Major Gold Correction to End 2011

Unless there is a major catastrophic event in the next couple of weeks, gold will not hit $2,000 per ounce before the end of 2011.  In fact, the price may will probably be below $1,600 at the end of the calendar year.

Gold had a major correction today (December 14).  It was down over $75 per ounce.  It is currently below the $1,600 mark.  This is quite bearish for the yellow metal in the short run.  The good news is that if you have been late to the game and are looking to buy some gold, there is some opportunity to do so.

It is hard to say where the bottom will be this time.  There are a lot of uncertainties out there, which can be good or bad for gold.  Today, it happened to be bad.  The euro has been extremely weak this week, which has meant a strengthening of the dollar.  This has led to a big decline in the price of gold in terms of U.S. dollars.  People wanted to get out of euros this week and they are turning to the U.S. dollar this time, instead of gold.

There continues to be a tug-of-war going on with the economy.  The monetary base has tripled in the last 3 years and most of this newly created money has gone into banks as excess reserves.  There is a tug-of-war between inflationary forces and a deep recession.  Both sides might end up pulling each other into the mud pit and we may end up with both eventually.

For a little while, it looked like we might see a little mini-boom, courtesy of low interest rates and easy money.  Today, it went the other way and it looks like we might be headed for a deep recession.  The 10-year treasury yield went down today and is pointing to continuing fear.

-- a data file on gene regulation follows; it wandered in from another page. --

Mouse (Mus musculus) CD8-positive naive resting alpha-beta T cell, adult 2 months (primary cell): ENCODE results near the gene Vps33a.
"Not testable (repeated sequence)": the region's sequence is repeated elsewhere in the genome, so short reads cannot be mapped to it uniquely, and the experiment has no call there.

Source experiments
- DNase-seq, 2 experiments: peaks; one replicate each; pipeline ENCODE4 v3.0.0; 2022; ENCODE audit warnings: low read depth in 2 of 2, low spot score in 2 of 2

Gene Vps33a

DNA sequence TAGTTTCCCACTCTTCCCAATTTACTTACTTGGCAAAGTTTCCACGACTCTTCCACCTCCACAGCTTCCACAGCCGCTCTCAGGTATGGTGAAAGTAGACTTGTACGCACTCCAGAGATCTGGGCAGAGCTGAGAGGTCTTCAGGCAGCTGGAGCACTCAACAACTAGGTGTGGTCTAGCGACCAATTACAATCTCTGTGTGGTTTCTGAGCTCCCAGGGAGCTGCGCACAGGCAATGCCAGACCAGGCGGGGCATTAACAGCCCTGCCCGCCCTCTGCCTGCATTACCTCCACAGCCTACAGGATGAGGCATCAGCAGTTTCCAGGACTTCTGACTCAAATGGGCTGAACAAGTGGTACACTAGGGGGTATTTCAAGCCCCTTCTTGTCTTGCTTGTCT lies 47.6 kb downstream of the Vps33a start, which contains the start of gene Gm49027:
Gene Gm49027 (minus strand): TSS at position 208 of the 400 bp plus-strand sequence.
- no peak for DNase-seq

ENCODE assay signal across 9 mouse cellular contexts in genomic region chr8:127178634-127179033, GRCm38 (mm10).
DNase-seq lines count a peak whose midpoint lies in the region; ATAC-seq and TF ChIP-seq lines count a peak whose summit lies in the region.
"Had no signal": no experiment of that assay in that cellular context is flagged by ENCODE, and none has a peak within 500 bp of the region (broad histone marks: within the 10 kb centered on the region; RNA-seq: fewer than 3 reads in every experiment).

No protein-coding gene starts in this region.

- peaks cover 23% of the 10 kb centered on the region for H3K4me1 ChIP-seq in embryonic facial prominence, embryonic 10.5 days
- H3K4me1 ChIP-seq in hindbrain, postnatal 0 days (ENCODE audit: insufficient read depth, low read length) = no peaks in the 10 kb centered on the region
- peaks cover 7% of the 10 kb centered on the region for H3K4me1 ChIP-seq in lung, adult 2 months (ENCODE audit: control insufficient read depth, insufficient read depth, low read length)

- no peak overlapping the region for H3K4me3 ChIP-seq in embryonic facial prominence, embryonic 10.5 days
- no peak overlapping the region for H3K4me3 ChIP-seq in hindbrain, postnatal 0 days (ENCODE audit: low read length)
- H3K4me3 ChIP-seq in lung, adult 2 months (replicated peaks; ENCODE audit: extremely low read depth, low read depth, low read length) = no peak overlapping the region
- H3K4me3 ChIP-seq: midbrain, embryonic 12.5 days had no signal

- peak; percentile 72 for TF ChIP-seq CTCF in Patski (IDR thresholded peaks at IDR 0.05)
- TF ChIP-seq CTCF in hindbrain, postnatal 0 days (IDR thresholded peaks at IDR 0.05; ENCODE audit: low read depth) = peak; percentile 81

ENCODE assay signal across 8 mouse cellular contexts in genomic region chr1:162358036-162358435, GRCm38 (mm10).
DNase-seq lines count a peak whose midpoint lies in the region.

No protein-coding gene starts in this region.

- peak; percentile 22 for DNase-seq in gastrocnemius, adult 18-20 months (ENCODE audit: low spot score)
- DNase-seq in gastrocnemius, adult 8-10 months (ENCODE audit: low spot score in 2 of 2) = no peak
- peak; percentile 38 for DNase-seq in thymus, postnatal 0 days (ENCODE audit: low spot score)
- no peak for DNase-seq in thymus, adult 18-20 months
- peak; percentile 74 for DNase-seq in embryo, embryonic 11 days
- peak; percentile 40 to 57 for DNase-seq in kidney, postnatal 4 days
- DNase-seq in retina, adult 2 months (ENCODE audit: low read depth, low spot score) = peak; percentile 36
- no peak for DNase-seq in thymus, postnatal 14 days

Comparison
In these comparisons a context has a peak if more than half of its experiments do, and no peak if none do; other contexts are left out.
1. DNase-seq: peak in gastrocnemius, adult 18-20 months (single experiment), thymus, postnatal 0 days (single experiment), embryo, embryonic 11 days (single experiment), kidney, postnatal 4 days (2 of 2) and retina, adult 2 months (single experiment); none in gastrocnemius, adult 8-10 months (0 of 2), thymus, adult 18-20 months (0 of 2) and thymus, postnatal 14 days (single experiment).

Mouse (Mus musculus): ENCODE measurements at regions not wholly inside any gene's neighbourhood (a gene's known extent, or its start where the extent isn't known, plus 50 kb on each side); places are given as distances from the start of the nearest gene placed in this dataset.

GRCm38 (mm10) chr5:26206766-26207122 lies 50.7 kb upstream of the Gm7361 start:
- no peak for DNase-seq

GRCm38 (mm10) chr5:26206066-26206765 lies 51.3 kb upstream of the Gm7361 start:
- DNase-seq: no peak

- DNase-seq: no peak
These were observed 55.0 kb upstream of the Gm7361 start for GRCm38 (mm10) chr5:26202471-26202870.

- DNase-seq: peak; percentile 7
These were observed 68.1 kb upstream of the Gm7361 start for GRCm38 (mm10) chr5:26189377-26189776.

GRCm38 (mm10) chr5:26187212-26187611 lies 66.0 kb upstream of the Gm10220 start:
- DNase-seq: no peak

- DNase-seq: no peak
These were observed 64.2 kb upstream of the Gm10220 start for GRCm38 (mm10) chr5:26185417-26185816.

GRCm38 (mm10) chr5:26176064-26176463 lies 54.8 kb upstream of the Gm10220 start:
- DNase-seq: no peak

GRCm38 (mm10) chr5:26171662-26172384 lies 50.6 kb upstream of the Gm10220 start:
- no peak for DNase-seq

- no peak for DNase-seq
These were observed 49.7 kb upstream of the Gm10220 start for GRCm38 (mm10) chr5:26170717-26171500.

This roller coaster will continue until one side wins out (either way we lose) or until there is a big shift in Fed policy.  The Fed has been tight (monetarily speaking) since QE2 ended in June.  We will have to see how bad the economy will have to get before they entertain QE3.  While the best thing would be for the Fed to do nothing and the government to dramatically cut spending (which would trigger a recession), I don't see that as a likely outcome right now.

I don't like making predictions, but I'll do it anyway this time.  I think there is an 85% chance that gold will be higher (in terms of U.S. dollars) one year from today than it is now.  If the price of gold is lower in one year than it is today, then I think there is a 99% chance that we will be in a deep recession at that point.